Your cat’s gaining weight. Her tummy sways when she walks and when she lies down, she spreads. It must be her metabolism, or that she sleeps more than she used to, or you should never have had her spayed… Sorry, but these are all excuses.
The truth is that when our pets gain weight it’s usually our fault. Whether we’re feeding them treats, or an inferior quality food, the fault most often lies at the pet owner’s door.
Here are 7 common errors to watch out for and how to correct them:
- YOU’RE BEING TOO GENEROUS WITH TABLE SNACKS. We know she’s impossible to resist when she makes those soft mewing sounds and stares up at you with her big eyes but those bacon rinds or meat fat offcuts won’t do her waistline (or her health) any favours. Instead, ask your EberVet Vetshop or veterinarian for healthy treats for your cat. There are a wide variety of yummy snacks available that won’t pack on the pounds and add essential vitamins and minerals to her diet.
- YOU’RE GUESSTIMATING HOW MUCH YOU ARE FEEDING. Tossing kibble into a bowl is what most of us do but if you’re concerned about your cat’s health, follow the manufacturer’s recommended cup measurements printed on the packaging or ask your vet for advice.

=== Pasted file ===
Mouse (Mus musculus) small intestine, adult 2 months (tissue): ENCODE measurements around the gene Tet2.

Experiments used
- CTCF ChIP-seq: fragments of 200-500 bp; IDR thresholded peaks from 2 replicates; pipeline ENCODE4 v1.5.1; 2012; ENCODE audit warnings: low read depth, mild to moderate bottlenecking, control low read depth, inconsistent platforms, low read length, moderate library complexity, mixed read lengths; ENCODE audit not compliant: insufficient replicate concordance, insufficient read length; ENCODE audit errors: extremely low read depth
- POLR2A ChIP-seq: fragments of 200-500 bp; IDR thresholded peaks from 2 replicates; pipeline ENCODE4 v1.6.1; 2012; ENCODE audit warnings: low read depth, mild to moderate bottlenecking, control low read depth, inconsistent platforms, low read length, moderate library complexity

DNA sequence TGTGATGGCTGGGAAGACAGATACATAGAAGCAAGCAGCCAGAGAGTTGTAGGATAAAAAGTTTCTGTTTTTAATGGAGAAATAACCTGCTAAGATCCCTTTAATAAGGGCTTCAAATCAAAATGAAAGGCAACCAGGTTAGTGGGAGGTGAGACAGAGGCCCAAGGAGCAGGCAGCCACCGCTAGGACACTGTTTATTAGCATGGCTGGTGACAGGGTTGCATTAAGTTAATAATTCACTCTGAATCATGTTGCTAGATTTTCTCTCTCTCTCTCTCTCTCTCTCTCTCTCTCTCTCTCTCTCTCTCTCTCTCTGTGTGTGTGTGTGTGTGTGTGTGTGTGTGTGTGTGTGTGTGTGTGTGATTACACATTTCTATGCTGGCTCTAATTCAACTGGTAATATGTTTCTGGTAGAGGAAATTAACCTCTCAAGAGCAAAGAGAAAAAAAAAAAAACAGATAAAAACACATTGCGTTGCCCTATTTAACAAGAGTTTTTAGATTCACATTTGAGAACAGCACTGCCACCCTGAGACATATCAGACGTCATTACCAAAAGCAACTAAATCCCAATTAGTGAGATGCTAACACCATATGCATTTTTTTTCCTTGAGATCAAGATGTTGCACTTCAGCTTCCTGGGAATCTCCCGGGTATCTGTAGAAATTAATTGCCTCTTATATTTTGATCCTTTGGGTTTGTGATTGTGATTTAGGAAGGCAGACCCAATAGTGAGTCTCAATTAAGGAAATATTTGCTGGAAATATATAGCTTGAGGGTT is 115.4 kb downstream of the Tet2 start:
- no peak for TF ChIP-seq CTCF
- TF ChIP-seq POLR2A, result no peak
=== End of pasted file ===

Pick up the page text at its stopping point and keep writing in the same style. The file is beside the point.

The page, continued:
- YOU’RE FEEDING POOR QUALITY FOOD. Always feed the best food you can afford because cheap food is often packed with inferior ingredients like fat and sugar that can cause weight gain. It is also often a source of skin allergies.
- YOU’VE STOPPED PLAYING WITH HER. When she was a cute kitten, she had all your attention and you played tag with her. Now that she’s older and sleeps more, you’ve forgotten that she needs you to encourage her to exercise. Like humans, pets will run and jump and play when there is someone to do it with them. They need the stimulation and encouragement to exercise.
- YOU’RE NOT USING PRESCRIPTION FOOD (WHEN YOU NEED TO). Prescription food could be a good move if your cat is already overweight. To determine what she needs, take her to your vet for a free health check. Your vet will then recommend a low-calorie, high quality diet that will best suit all of her health needs.
- SHE’S BEEN ON THE SAME DIET SINCE SHE WAS 1; NOW SHE’S 10. The ageing process places different strains on your cat’s body and many of these are aided by the correct nutrition. From the age of 7, she will need to see your vet every six months for a checkup. Don’t forget to ask about her diet; chances are she’ll need a change.
- YOU’RE FREE FEEDING. Filling a cat’s bowl to the brim and leaving the food there for her to eat when she’s hungry only encourages her to eat more than she needs. Stick to meal times; in the morning and evening. And when she walks away from her bowl pick it up and put the food away until the next meal time. If you live in a multi-cat household, diets can be difficult to control but if you have a porky princess who steals from her sisters, feed her separately.
An obese cat is at risk of several life-threatening diseases and has a much shorter lifespan than a slim cat. Your cat’s health is in your hands; take proper care of her diet today and chances are you’ll share many more healthy, happy years together.